This has not been the first time he's gone after an individual for physical characteristics. I was at a Trump rally a couple a days ago. And when a protester was being escorted out, he said to his crowd, oh, look, this person is overweight. We know that he has mocked Carly Fiorina and her physical appearance as well. So this is a pattern of behavior that has been established. I think that Trump himself and his supporters can make excuses or can try to push back and say that wasn't his intention but I think we do have to look at his past behavior.

His Republican competitors, his rivals are clearly starting to come out more strongly and saying, look, his behavior and rhetoric is increasingly unacceptable.

HARLOW: Hey, you know, Scottie before I let you go, we've seen Senator Ted Cruz, now the closest competitor to Donald Trump and the critical early voting state of Iowa. I know you're supporter of Trump. But what do you make of Ted Cruz your supporter there too?

HUGHES: Well, I'm also a supporter or Ted Cruz as well as Mike Huckabee and any of the candidates out there they're supporting the conservative principles. I think this speaks volumes of what is going on, what we're seeing in Iowa. But at the same time, I don't like basing this entire campaign on Iowa.

[11:55:07] You think that John Kasich about to spend $2.5 million trashing Trump rather than sitting there and telling the people why they need to vote for him.

HARLWO: Scottie, what happens when we see Cruz, if we see Cruz go after Trump? Because we haven't seen that yet.

HUGHES: I don't think you're going to see Cruz go after Trump because it's the same base that you're dealing with. But I think what you're going to see are these establishment people. They're getting more and more desperate. Hence why Kasich's acting the way he is. Hence why you're seeing the attack on "The New York Times" falsely on Trump rather than going after "The Washington Post" who they should be more accurately going after.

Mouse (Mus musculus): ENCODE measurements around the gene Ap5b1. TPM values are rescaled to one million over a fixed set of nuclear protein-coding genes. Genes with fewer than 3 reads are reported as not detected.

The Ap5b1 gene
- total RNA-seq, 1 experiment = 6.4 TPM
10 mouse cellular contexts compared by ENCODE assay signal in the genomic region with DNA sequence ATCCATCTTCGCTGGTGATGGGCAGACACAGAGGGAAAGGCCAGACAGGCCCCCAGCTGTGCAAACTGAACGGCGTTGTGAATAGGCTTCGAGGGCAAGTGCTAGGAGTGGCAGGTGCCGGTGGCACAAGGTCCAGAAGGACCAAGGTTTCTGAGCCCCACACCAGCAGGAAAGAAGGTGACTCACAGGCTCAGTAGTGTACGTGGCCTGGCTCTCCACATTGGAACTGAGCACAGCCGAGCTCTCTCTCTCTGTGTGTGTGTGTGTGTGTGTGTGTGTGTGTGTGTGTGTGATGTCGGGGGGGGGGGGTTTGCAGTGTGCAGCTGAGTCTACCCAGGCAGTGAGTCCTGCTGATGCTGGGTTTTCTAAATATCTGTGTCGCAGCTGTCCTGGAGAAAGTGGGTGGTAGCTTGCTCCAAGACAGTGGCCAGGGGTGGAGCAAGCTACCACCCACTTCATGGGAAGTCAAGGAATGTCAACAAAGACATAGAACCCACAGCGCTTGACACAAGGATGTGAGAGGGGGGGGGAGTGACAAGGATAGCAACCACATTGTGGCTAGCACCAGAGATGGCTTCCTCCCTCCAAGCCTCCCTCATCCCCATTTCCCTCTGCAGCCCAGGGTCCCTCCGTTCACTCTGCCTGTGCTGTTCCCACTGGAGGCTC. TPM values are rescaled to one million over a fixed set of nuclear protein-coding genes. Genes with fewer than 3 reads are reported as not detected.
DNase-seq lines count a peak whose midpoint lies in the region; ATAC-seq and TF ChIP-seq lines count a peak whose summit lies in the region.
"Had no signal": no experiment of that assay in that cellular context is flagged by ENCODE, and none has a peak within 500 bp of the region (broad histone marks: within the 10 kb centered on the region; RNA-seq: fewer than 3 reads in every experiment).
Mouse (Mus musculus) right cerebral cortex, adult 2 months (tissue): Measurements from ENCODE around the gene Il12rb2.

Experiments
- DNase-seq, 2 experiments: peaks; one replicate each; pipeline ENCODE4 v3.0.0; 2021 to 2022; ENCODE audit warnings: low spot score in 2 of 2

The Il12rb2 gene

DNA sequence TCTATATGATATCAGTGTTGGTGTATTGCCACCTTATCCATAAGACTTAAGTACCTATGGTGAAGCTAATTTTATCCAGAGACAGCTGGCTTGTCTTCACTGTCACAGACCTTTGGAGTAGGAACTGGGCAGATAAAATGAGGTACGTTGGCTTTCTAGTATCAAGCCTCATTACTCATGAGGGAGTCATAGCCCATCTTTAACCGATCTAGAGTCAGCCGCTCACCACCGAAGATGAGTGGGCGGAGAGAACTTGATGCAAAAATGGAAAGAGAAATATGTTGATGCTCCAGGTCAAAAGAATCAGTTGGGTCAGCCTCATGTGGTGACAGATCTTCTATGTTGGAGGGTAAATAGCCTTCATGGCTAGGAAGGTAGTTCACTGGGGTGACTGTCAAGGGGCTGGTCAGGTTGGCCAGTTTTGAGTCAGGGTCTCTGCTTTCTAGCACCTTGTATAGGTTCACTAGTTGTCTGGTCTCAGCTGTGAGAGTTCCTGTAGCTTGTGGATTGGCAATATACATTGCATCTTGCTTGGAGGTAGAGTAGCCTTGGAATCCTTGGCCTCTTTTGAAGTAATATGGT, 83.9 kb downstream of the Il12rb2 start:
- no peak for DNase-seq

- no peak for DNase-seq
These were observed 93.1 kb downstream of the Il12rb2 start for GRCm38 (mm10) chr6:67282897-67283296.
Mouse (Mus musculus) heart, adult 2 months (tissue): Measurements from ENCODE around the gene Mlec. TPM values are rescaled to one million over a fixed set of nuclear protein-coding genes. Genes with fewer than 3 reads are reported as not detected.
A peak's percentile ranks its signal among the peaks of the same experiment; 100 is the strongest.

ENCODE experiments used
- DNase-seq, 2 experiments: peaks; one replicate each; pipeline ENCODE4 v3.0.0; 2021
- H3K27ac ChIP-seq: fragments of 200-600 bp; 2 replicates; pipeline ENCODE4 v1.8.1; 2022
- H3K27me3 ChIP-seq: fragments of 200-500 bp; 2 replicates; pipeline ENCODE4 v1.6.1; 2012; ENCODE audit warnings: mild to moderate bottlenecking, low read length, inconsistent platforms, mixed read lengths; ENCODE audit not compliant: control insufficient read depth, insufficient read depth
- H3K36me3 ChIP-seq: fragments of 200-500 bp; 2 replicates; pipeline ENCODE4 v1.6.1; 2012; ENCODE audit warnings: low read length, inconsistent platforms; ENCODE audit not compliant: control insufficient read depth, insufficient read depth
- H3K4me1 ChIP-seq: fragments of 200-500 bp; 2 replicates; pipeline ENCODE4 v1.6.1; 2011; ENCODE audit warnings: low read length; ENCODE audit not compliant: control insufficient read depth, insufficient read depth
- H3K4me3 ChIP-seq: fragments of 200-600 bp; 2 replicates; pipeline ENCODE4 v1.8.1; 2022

And I think that's what you're going to see. I don't think Ted Cruz is going to go after Trump on this issue. Why are we sitting here having to go after each other? Why don't we actually let the American people decide after the policies out there, hence while Donald Trump is so popular?

HARLOW: Right. HUGHES: It's not necessary like I said about...

HARLOW: I've got to leave it there, ladies.

HUGHES: ... but winning policy.

HARLOW: Have to leave it there. Happy Thanksgiving to you both, thank you for the discussion. We'll have much more of them. Scottie, M.J., appreciate it. At any moment, Vladimir Putin takes the microphone.

The critical question, will Russia join the coalition against ISIS? My colleague Ashleigh Banfield has that for you next.

(COMMERCIAL BREAK)